Monday, March 20, 2017

Writing community doesn't need to include workshopping

Alice B. Toklas and Gertrude Stein and at 27 rue de Fleurus, the Stein salon  

Writing is a solitary—and holy—act. But that doesn’t mean writers don’t benefit from the bonds of community, a topic I’ve been writing a lot about lately. 

Community takes many forms. I’ve written in some detail about local writing events, which, when they occur with regularity, can do much to cement the bonds among writers. 

Beyond literary happenings, a lot of writers love and depend on their writing groups. These may include formal workshops or, for those who are bypassing or finished with a formal writing education, a close group of writer friends who trade and comment on new work. I’ll bet these informal groups are a lot of fun, when it’s the right bunch—and it must be nice to have someone, or a few someones, who really know our writing goals and help us to recognize them so that we can focus our efforts to reach them.

I’ve never really been in a regular writing group, and I doubt I’d be much good to one. I’d be the person leading the conversation off track, or cracking wise, or doing any number of things to distract us from our purpose. If cocktail wieners are simmering, there’s no question about it—I’m eyeballing those wieners.

I think the reason I shy away from feedback groups is pretty straightforward: I don’t want feedback. And further, I’ve grown to resent the default position the declares readers to be de facto workshoppers.

The fact is that I’m not a fan of workshopping. It’s a thing that served its purpose in my student days, but now I’ve reached a point where I trust my work and my voice, and the feedback I need most is a “yes” or “no” from an editor. I’ve never really used input to revise a particular piece anyway, past small line edits; generally, workshop input, for me, demonstrates how my work is received by an audience, or it informs the general direction of future work.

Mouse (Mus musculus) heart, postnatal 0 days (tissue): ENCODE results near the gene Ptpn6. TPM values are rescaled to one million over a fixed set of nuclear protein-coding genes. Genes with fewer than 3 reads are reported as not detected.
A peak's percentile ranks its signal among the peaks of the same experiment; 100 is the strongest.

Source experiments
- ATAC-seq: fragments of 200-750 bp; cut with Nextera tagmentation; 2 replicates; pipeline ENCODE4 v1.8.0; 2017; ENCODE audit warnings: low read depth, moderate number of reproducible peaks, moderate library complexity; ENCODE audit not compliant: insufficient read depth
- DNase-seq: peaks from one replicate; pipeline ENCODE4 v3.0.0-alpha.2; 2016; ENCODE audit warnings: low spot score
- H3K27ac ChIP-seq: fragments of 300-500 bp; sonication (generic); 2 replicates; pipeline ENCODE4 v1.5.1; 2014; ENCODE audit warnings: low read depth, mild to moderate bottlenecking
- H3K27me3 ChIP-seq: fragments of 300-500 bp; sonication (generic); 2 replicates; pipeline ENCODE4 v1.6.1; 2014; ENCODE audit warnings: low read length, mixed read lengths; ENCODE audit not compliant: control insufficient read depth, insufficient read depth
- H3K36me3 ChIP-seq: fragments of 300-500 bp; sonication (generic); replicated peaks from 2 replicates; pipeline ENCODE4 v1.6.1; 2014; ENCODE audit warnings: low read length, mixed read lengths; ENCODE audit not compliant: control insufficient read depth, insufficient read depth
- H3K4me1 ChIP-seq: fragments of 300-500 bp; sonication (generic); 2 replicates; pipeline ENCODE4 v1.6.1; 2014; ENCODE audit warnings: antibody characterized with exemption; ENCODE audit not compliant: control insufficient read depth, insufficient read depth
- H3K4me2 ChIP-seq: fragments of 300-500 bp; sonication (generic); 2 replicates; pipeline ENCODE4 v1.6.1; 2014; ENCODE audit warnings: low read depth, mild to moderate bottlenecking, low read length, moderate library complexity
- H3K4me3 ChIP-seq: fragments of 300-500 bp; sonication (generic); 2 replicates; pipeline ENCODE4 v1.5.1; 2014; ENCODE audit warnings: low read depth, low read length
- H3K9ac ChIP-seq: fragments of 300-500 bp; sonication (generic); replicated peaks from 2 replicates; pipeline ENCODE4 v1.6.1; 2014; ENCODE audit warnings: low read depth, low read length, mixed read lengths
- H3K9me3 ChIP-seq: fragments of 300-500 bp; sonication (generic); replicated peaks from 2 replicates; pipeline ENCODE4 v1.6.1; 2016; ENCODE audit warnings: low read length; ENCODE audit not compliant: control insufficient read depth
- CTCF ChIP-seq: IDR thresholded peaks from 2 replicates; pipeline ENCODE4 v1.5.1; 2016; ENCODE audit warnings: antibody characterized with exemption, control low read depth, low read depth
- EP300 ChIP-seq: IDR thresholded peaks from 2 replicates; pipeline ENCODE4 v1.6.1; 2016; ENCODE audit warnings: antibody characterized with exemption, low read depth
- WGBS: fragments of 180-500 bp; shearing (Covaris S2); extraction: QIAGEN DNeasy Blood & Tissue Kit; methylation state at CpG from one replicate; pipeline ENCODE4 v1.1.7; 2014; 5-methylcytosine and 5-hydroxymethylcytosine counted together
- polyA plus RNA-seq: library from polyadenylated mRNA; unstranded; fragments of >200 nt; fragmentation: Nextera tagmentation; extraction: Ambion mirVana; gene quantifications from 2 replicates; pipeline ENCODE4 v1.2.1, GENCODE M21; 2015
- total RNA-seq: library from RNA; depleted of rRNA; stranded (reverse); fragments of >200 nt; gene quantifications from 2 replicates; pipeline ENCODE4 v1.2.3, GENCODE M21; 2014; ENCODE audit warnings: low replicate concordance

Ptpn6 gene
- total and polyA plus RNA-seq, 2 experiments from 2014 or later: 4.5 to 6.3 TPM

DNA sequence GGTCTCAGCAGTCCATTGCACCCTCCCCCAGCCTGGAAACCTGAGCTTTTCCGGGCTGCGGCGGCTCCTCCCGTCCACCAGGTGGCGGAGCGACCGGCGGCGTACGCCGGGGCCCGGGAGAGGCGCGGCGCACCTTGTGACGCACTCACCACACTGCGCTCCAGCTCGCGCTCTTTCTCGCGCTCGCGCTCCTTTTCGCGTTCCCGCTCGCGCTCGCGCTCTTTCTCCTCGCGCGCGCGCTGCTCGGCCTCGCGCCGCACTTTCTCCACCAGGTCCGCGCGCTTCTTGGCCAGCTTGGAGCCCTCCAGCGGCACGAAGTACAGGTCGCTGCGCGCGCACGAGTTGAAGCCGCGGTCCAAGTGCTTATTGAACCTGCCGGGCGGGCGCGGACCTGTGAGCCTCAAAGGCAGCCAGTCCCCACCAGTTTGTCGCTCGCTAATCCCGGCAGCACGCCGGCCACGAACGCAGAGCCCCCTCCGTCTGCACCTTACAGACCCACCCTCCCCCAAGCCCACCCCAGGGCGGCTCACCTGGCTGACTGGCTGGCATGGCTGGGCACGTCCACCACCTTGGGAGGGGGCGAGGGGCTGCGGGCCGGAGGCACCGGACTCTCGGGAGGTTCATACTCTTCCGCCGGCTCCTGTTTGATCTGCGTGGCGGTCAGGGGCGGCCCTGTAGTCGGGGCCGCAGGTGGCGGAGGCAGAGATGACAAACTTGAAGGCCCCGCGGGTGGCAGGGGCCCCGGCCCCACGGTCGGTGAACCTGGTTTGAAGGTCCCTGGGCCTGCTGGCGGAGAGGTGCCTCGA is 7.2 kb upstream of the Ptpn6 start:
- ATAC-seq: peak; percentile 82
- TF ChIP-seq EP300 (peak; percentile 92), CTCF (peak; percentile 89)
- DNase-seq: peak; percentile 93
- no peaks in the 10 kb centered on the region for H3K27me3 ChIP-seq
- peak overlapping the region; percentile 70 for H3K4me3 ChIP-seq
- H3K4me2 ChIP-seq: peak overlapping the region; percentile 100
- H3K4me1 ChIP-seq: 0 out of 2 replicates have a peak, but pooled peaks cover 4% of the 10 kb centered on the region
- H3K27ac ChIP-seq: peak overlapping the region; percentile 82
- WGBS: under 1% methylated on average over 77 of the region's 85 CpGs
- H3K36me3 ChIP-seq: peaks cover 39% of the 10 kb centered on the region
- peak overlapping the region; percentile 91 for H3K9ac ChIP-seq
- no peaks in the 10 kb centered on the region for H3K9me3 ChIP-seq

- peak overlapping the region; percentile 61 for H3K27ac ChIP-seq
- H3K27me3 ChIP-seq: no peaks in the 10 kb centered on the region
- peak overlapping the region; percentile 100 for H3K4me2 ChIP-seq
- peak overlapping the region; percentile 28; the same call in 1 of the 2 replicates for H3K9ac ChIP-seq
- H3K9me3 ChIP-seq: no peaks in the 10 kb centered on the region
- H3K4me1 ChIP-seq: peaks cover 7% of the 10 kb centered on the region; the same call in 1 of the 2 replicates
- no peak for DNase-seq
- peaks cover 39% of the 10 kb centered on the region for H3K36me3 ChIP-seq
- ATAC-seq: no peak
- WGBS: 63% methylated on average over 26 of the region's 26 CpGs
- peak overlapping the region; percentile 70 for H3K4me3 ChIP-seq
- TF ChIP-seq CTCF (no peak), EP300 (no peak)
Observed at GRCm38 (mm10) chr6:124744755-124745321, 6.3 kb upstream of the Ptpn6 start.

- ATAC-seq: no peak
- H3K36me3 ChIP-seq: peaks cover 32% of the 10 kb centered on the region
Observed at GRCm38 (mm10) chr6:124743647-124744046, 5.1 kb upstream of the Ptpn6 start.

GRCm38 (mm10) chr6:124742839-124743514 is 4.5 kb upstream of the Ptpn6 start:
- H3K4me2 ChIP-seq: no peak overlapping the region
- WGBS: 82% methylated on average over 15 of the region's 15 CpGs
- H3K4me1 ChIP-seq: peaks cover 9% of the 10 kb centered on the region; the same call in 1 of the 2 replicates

While I welcome general opinions about my work—even negative ones, since not every attempt is a winner—I do not welcome uninvited suggestions for what to do to change my work. Something that is lost when we focus too much on workshopping is the ability to just be heard. I write poetry mostly, and I take my craft very seriously, but my poems are not craft projects. They are expressions. They come, sometimes, from my deepest self.

I hope my lack of desire for advice doesn’t read sensitivity. I’m really not thin skinned when it comes to my work. I’d prefer readers like my work, rather than dislike it, but either reaction is fine. The issue is that I find, more and more, that I just want to be heard—not fixed.

And isn’t that what community is—a group of people who listen and share and hear? Our very closest community members may be the ones we invite in for advice and counsel, but this isn’t necessarily true. Some people don’t want suggestions. Where my work is concerned, outside ideas, beyond finite suggestions of things like line edits, aren’t even usable, for the most part, because they are generally not in keeping with the way my work is born.

I guess that’s why I’m such a proponent of literary happenings—places where we can hear readings and have fun with language, maybe chow down on some finger foods. Sometimes community is about company in the journey—a sense that we’re not entirely alone, even though, as writers, this may be mostly true.

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